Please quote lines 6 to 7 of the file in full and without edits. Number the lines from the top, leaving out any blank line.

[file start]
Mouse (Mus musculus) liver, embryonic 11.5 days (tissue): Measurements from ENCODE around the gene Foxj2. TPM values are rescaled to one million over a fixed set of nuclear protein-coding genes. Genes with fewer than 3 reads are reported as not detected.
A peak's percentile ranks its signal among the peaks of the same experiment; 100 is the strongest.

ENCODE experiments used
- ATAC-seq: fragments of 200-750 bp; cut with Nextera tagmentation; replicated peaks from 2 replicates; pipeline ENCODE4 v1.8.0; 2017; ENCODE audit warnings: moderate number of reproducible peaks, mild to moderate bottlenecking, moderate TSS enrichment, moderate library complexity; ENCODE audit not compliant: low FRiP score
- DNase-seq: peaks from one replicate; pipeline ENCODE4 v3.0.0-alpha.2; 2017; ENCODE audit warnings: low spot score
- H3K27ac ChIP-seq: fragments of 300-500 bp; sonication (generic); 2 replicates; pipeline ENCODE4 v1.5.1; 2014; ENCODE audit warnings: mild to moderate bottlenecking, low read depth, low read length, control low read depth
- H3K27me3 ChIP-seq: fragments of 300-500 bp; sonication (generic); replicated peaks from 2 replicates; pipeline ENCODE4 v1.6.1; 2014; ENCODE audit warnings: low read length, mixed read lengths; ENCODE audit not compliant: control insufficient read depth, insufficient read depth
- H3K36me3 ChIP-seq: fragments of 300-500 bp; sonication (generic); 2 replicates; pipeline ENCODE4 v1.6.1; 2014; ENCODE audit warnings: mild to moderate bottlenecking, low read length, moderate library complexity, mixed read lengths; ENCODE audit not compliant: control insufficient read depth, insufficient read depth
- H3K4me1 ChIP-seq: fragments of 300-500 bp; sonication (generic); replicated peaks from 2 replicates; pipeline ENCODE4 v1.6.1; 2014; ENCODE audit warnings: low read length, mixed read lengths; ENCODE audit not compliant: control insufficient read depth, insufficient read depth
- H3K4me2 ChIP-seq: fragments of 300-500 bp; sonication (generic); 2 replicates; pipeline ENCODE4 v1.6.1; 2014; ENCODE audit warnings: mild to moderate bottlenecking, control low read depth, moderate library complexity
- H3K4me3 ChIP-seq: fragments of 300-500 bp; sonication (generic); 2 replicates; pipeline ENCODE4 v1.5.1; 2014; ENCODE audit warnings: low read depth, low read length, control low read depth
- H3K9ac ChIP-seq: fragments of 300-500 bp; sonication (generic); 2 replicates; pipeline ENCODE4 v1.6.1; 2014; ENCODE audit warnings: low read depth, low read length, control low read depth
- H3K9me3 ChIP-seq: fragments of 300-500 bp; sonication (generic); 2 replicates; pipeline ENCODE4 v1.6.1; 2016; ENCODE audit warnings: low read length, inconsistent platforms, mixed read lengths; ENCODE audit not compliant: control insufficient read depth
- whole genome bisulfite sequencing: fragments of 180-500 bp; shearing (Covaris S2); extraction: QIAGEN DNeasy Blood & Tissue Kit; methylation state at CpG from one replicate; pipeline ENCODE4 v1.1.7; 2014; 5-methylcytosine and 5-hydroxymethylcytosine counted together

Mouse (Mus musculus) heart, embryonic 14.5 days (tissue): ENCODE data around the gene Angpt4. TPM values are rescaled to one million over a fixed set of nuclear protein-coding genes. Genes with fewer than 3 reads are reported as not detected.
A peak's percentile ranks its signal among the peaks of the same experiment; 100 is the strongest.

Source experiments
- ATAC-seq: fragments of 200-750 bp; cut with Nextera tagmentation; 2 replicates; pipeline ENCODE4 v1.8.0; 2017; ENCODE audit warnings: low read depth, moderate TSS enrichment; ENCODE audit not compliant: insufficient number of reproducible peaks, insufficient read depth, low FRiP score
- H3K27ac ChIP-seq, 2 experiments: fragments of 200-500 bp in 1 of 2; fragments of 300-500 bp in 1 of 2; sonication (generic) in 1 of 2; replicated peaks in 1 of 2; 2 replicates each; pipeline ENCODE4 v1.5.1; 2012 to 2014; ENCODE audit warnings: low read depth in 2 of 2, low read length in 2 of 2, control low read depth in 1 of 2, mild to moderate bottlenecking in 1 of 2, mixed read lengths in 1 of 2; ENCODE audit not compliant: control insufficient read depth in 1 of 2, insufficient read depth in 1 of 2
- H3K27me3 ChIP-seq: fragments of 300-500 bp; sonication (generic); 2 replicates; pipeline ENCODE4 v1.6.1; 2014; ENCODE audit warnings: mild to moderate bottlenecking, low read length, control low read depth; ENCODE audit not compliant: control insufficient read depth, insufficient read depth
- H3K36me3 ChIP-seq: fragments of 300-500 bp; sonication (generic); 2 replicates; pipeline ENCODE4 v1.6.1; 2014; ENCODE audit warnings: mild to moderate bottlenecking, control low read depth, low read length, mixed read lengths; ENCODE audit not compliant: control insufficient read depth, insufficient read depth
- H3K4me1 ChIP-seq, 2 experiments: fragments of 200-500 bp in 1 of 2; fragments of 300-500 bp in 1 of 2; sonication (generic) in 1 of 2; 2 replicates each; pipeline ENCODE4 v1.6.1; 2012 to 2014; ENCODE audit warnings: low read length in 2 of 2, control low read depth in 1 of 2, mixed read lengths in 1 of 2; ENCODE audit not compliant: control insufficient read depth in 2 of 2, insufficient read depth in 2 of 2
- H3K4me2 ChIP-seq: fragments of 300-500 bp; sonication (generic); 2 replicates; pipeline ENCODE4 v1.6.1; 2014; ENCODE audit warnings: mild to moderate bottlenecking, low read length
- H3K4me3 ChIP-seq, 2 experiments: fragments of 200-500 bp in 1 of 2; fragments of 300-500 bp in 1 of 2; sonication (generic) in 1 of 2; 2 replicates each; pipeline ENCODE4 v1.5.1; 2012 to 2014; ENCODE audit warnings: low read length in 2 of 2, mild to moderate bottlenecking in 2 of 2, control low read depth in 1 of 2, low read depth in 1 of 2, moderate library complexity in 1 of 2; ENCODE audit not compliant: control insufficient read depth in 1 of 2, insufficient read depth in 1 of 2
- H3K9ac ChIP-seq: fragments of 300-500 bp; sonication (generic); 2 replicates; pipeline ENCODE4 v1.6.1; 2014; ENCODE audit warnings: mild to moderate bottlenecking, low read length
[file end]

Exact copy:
- H3K27ac ChIP-seq: fragments of 300-500 bp; sonication (generic); 2 replicates; pipeline ENCODE4 v1.5.1; 2014; ENCODE audit warnings: mild to moderate bottlenecking, low read depth, low read length, control low read depth
- H3K27me3 ChIP-seq: fragments of 300-500 bp; sonication (generic); replicated peaks from 2 replicates; pipeline ENCODE4 v1.6.1; 2014; ENCODE audit warnings: low read length, mixed read lengths; ENCODE audit not compliant: control insufficient read depth, insufficient read depth